Officials stopped all artificial feeding in the 1970s and the grizzly population dipped. With programs enacted through the Endangered Species Act starting in 1975, grizzlies became more numerous and visible. As the backcountry filled up with grizzlies, they began using roadside habitat they had previously avoided.
In the 1980s the park didn’t let grizzlies hang out along Yellowstone’s 300 miles of roads where people could readily see them. Managers worried bears would be fed, come to associate people with food, and therefore become unnaturally dangerous. Or they might get hit by cars.
“We initially tried trapping and moving those bears,” Gunther said. “That’s more of a Band-aid approach.”
Bears would return, faithful to their home turf. Or they would be chased out of a foreign neighborhood.
“A lot of people like to think there’s this big happy valley where we can move bears,” Gunther said. But no; “The park’s full.”
Hazing—including shooting rubber bullets—didn’t work, either. Olaus Murie had learned that as early as 1944, Gunther said in a 2008 article in Yellowstone Science.
“Experience has shown that the bear learns to recognize the particular person or car that administers the shock or other punishment, and he simply avoids that person or car in the future, but does not fear other persons or cars,” Gunther quoted from a Murie park file.
Plus, bears’ natural food occurs alongside highways. Those include ungulate carcasses, elk calves, whitebark pine seeds, clover, biscuit root, pocket gophers, yampa roots and rose hips, Gunther wrote. “It would take more than rubber bullets and cracker shells to change centuries of bear evolution.”
Managers sought another tactic, Gunther said. “Let’s manage people.
“It started small—a few dozen bear jams a year,” Gunther said. “It worked very well. The public loved it. Today, we easily have 1,000 bear jams a year.”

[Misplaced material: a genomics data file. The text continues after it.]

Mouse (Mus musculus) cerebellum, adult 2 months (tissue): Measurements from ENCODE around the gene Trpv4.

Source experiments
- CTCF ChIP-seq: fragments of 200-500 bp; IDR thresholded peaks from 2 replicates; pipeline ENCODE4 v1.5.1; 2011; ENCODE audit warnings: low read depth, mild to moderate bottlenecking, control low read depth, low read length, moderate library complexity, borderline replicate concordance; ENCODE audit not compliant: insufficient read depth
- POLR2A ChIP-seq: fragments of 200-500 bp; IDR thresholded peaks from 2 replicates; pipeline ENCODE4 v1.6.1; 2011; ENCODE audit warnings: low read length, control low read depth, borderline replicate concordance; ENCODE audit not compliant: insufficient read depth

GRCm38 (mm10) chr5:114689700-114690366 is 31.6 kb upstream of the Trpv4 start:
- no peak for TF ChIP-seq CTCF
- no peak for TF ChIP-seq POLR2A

Bears, too, became used to the scene. They became habituated to people and cars, but not conditioned to associate traffic jams with an opportunity to run off with a picnic basket.
“Habituation of bears to humans in YNP allows them to access and utilize high quality habitat in areas with high levels of human activity without incurring the energetic costs of fleeing every time a park visitor appears,” Gunther wrote in Yellowstone Science.
One option Yellowstone and Grand Teton have would be to let the bear-jam scene play out without ranger supervision. “We don’t know what would happen if we just said ‘let it be,’” Gunther said.
Given human nature and past experience, the probability that somebody would break no-feeding rules or get too close is high.
“Eventually the bear gets in trouble and gets removed,” Gunther said. “Also, if somebody gets hurt, that can be a setback not only to the individual bear but to the bear population as a whole. It just builds fear of bears in people.”
Managers are wary of an Arizona lawsuit against wildlife officials that was settled for $2.5 million after a girl was mauled by a black bear known to have been a problem.
“So we also have to look out for the taxpayers’ money from a lawsuit point of view,” Gunther said.
Allowing visitors to see bears up close in the natural world stirs awe and inspires an appreciation for conservation of the species, biologists say.
Not all bear jams can be staffed today. “There are currently more ‘bear jams’ on Park roads than Park rangers to manage them, causing a strain on existing Park personnel as well as increased concern for visitor safety,” Gunther and his colleagues wrote.
Where rangers are present, things have gone well.
“We’ve never had a person hurt by a bear at a bear jam,” Gunther said. But, “we’ve had a few people injured by vehicles.”
After 31 years working with Yellowstone grizzlies, the luster of watching roadside bears has faded for Gunther.
“For me it’s a lot more special to be in the backcountry,” he said. Not everybody has the wherewithal to get to Gunther’s wilderness yet Yellowstone’s grizzlies remain valuable to them.
“For people who live in a big city, it’s probably the greatest thing in the world,” Gunther said.
Angus M. Thuermer Jr. is the natural resources reporter for WyoFile. He began working at the Jackson Hole News in 1978, and was editor of the Jackson Hole News and Jackson Hole News & Guide before joining WyoFile. Contact him at firstname.lastname@example.org or (307) 690-5586. Follow him @AngusThuermer.
Story reprinted with permission from Wyofile.com.